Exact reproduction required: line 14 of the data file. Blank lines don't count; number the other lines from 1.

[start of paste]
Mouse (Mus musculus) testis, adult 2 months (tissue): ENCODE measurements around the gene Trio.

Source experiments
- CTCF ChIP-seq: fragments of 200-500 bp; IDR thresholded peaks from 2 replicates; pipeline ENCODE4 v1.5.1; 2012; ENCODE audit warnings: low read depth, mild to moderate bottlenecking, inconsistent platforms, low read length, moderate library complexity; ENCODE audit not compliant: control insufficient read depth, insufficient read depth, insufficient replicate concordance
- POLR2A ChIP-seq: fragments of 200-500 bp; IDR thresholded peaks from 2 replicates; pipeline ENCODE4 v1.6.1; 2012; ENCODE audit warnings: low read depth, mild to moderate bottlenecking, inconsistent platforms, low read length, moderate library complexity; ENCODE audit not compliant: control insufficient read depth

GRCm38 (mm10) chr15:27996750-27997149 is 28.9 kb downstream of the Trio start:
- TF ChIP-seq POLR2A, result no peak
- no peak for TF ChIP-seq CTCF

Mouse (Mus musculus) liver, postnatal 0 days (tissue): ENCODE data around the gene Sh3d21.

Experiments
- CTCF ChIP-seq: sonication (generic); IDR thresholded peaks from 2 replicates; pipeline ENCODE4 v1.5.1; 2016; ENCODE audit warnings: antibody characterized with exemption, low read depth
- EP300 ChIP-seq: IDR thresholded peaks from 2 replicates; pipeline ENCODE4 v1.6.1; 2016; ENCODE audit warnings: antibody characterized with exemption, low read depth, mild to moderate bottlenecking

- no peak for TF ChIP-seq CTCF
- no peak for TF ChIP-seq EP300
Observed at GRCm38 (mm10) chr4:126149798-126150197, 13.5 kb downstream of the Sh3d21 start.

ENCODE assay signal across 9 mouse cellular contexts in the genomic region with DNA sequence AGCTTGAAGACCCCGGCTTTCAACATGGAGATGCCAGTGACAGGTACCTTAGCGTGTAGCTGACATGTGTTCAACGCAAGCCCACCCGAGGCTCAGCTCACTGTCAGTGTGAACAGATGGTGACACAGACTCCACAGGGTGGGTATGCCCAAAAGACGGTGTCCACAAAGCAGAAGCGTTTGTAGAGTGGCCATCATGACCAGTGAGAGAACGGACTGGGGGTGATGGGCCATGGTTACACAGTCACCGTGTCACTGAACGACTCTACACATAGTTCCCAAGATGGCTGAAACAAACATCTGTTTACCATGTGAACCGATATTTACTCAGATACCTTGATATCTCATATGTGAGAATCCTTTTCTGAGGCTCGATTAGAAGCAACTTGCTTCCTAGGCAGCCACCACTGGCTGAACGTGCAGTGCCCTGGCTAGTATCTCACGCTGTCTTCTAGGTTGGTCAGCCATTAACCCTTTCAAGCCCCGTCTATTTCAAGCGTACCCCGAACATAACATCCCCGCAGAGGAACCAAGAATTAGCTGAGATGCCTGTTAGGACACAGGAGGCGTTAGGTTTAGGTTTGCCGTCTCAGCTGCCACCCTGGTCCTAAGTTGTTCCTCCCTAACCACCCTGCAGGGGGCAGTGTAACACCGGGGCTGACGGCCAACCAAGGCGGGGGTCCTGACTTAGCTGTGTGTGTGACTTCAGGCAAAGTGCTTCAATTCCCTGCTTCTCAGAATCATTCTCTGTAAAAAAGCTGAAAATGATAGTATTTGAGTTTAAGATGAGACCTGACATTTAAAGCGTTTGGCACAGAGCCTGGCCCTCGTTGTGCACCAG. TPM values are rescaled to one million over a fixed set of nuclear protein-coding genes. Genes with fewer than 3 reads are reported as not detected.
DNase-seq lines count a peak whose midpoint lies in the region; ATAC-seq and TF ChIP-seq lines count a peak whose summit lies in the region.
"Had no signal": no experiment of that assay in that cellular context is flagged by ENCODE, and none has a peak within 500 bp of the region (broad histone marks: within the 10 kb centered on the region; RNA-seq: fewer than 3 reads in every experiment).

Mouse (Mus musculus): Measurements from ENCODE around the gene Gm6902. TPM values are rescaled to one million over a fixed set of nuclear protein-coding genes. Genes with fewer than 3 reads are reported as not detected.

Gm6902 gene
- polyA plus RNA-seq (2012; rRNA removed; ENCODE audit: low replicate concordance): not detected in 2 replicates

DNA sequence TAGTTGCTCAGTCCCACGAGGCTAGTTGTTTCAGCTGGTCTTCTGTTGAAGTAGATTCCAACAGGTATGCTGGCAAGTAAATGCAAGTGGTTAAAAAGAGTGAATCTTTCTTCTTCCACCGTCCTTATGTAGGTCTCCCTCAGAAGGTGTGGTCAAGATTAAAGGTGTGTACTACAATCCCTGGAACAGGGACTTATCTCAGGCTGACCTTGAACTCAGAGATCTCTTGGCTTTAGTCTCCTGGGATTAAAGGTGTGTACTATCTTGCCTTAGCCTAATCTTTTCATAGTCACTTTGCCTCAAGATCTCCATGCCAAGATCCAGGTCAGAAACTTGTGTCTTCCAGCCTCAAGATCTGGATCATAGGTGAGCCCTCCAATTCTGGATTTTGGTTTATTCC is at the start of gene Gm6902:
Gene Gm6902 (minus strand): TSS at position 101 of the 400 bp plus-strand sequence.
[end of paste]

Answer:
Observed at GRCm38 (mm10) chr4:126149798-126150197, 13.5 kb downstream of the Sh3d21 start.